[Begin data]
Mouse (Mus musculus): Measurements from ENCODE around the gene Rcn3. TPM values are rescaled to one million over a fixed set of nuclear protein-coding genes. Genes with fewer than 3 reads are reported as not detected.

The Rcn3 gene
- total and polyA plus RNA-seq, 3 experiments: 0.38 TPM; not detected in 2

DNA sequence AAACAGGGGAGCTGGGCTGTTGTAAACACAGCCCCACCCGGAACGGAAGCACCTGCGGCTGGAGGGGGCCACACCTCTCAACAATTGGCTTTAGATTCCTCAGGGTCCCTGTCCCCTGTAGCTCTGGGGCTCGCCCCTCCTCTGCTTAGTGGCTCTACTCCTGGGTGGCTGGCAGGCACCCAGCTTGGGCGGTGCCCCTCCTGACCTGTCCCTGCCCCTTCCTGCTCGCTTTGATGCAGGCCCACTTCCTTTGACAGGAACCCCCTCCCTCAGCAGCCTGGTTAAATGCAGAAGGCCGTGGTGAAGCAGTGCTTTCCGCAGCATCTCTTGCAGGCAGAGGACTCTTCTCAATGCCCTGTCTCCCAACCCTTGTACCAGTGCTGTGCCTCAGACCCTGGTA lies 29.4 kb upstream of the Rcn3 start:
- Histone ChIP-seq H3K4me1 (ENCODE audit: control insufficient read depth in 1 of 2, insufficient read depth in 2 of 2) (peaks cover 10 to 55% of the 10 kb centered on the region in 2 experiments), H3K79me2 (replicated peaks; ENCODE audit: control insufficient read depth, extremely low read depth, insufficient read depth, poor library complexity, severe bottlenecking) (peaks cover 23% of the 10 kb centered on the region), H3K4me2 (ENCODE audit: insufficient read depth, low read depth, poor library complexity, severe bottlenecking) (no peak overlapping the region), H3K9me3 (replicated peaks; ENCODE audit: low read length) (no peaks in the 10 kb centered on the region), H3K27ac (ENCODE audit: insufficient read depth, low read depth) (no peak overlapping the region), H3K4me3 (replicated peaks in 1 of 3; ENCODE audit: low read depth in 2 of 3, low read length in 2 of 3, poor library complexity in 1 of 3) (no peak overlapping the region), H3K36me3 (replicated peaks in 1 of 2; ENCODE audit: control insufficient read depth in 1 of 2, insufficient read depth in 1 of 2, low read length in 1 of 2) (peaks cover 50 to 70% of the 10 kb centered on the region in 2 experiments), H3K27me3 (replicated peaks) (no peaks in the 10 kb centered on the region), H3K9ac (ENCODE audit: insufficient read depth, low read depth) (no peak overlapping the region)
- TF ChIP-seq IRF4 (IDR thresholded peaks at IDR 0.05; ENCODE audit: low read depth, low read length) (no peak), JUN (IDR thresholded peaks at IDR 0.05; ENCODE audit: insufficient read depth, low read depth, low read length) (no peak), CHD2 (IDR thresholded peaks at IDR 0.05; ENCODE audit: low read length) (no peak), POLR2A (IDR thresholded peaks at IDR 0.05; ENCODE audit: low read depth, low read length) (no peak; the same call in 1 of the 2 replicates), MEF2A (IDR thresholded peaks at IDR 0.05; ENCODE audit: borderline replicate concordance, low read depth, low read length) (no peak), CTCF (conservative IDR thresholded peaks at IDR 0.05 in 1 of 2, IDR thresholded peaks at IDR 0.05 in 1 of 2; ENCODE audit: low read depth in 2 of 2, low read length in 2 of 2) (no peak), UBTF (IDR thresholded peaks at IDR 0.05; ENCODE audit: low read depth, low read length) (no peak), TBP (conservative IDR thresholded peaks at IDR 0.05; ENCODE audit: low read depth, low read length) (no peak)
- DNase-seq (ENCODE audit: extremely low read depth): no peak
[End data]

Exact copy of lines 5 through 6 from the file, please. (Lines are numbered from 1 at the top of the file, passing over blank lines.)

- Histone ChIP-seq H3K4me1 (ENCODE audit: control insufficient read depth in 1 of 2, insufficient read depth in 2 of 2) (peaks cover 10 to 55% of the 10 kb centered on the region in 2 experiments), H3K79me2 (replicated peaks; ENCODE audit: control insufficient read depth, extremely low read depth, insufficient read depth, poor library complexity, severe bottlenecking) (peaks cover 23% of the 10 kb centered on the region), H3K4me2 (ENCODE audit: insufficient read depth, low read depth, poor library complexity, severe bottlenecking) (no peak overlapping the region), H3K9me3 (replicated peaks; ENCODE audit: low read length) (no peaks in the 10 kb centered on the region), H3K27ac (ENCODE audit: insufficient read depth, low read depth) (no peak overlapping the region), H3K4me3 (replicated peaks in 1 of 3; ENCODE audit: low read depth in 2 of 3, low read length in 2 of 3, poor library complexity in 1 of 3) (no peak overlapping the region), H3K36me3 (replicated peaks in 1 of 2; ENCODE audit: control insufficient read depth in 1 of 2, insufficient read depth in 1 of 2, low read length in 1 of 2) (peaks cover 50 to 70% of the 10 kb centered on the region in 2 experiments), H3K27me3 (replicated peaks) (no peaks in the 10 kb centered on the region), H3K9ac (ENCODE audit: insufficient read depth, low read depth) (no peak overlapping the region)
- TF ChIP-seq IRF4 (IDR thresholded peaks at IDR 0.05; ENCODE audit: low read depth, low read length) (no peak), JUN (IDR thresholded peaks at IDR 0.05; ENCODE audit: insufficient read depth, low read depth, low read length) (no peak), CHD2 (IDR thresholded peaks at IDR 0.05; ENCODE audit: low read length) (no peak), POLR2A (IDR thresholded peaks at IDR 0.05; ENCODE audit: low read depth, low read length) (no peak; the same call in 1 of the 2 replicates), MEF2A (IDR thresholded peaks at IDR 0.05; ENCODE audit: borderline replicate concordance, low read depth, low read length) (no peak), CTCF (conservative IDR thresholded peaks at IDR 0.05 in 1 of 2, IDR thresholded peaks at IDR 0.05 in 1 of 2; ENCODE audit: low read depth in 2 of 2, low read length in 2 of 2) (no peak), UBTF (IDR thresholded peaks at IDR 0.05; ENCODE audit: low read depth, low read length) (no peak), TBP (conservative IDR thresholded peaks at IDR 0.05; ENCODE audit: low read depth, low read length) (no peak)